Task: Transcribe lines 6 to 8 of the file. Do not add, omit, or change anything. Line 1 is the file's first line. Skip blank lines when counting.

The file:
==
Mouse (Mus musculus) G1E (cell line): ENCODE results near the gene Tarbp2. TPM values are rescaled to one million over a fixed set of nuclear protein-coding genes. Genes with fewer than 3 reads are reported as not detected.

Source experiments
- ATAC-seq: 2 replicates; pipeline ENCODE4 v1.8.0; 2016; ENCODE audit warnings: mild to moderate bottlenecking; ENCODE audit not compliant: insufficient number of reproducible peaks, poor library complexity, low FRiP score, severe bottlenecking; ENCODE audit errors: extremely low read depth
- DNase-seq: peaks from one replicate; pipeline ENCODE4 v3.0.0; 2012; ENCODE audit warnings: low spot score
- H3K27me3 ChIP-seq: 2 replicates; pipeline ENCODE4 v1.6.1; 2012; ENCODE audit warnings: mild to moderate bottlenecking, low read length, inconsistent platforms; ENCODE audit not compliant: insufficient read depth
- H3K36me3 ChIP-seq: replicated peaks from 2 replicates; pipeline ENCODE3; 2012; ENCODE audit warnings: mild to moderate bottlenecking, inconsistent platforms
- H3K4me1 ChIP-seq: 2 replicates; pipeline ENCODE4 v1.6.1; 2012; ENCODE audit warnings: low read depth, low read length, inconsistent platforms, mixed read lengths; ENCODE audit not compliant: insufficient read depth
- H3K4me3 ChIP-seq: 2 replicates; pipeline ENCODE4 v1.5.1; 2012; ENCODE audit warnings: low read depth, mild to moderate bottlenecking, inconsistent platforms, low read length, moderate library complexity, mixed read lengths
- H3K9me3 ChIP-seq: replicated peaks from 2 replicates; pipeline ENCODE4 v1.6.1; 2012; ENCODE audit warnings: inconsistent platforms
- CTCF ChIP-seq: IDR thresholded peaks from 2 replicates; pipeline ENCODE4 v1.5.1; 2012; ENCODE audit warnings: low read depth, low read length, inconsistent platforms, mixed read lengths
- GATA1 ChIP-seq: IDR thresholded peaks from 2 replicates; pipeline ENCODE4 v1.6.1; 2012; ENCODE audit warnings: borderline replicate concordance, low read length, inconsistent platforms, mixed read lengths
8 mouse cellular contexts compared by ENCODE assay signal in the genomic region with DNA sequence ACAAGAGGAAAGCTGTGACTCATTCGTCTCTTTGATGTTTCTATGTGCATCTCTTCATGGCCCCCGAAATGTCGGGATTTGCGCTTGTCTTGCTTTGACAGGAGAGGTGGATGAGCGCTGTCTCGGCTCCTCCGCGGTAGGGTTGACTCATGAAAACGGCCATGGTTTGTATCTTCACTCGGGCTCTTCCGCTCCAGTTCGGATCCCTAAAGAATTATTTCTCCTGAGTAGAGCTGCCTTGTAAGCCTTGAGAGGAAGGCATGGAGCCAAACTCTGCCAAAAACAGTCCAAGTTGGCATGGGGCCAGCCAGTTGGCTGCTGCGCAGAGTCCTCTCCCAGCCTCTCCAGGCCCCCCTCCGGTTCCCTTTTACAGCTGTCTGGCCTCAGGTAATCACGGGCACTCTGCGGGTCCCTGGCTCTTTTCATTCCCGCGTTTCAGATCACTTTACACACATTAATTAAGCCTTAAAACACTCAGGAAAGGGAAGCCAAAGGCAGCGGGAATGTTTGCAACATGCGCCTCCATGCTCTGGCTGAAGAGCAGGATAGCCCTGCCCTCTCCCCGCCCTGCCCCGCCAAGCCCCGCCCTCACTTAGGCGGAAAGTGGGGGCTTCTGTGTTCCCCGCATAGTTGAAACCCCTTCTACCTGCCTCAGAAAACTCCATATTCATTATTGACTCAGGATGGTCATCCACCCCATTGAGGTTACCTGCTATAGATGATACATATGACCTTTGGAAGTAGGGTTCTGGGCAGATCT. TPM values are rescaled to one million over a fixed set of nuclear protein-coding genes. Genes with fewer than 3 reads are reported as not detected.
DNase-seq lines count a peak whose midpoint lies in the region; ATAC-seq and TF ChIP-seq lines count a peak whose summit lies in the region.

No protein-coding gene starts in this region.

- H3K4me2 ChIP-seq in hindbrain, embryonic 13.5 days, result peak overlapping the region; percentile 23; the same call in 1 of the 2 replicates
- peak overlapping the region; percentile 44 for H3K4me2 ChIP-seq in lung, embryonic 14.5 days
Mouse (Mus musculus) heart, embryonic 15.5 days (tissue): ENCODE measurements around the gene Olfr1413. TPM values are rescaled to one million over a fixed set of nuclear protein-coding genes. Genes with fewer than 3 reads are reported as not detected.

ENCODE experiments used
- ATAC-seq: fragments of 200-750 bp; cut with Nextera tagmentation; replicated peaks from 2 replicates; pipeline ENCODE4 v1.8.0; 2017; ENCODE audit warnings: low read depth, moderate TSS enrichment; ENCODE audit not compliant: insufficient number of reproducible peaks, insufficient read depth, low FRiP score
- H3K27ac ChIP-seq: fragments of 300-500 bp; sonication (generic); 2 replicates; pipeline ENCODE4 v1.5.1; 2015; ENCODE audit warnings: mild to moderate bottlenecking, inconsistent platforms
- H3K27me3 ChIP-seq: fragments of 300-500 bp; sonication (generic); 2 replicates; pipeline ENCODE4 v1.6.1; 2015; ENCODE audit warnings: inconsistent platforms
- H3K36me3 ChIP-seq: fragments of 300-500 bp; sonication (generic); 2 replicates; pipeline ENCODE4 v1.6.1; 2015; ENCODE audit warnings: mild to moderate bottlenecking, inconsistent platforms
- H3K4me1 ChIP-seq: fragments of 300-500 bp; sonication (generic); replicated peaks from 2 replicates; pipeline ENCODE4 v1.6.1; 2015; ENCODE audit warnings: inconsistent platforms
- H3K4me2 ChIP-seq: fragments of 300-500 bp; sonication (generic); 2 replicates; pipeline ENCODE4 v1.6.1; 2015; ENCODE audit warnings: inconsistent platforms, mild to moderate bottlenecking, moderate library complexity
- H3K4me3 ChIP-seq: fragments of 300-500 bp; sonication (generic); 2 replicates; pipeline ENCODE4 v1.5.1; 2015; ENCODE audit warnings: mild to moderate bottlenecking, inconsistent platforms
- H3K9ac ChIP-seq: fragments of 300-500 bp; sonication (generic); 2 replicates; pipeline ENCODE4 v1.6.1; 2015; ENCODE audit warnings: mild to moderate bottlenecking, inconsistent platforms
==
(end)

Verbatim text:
- H3K36me3 ChIP-seq: replicated peaks from 2 replicates; pipeline ENCODE3; 2012; ENCODE audit warnings: mild to moderate bottlenecking, inconsistent platforms
- H3K4me1 ChIP-seq: 2 replicates; pipeline ENCODE4 v1.6.1; 2012; ENCODE audit warnings: low read depth, low read length, inconsistent platforms, mixed read lengths; ENCODE audit not compliant: insufficient read depth
- H3K4me3 ChIP-seq: 2 replicates; pipeline ENCODE4 v1.5.1; 2012; ENCODE audit warnings: low read depth, mild to moderate bottlenecking, inconsistent platforms, low read length, moderate library complexity, mixed read lengths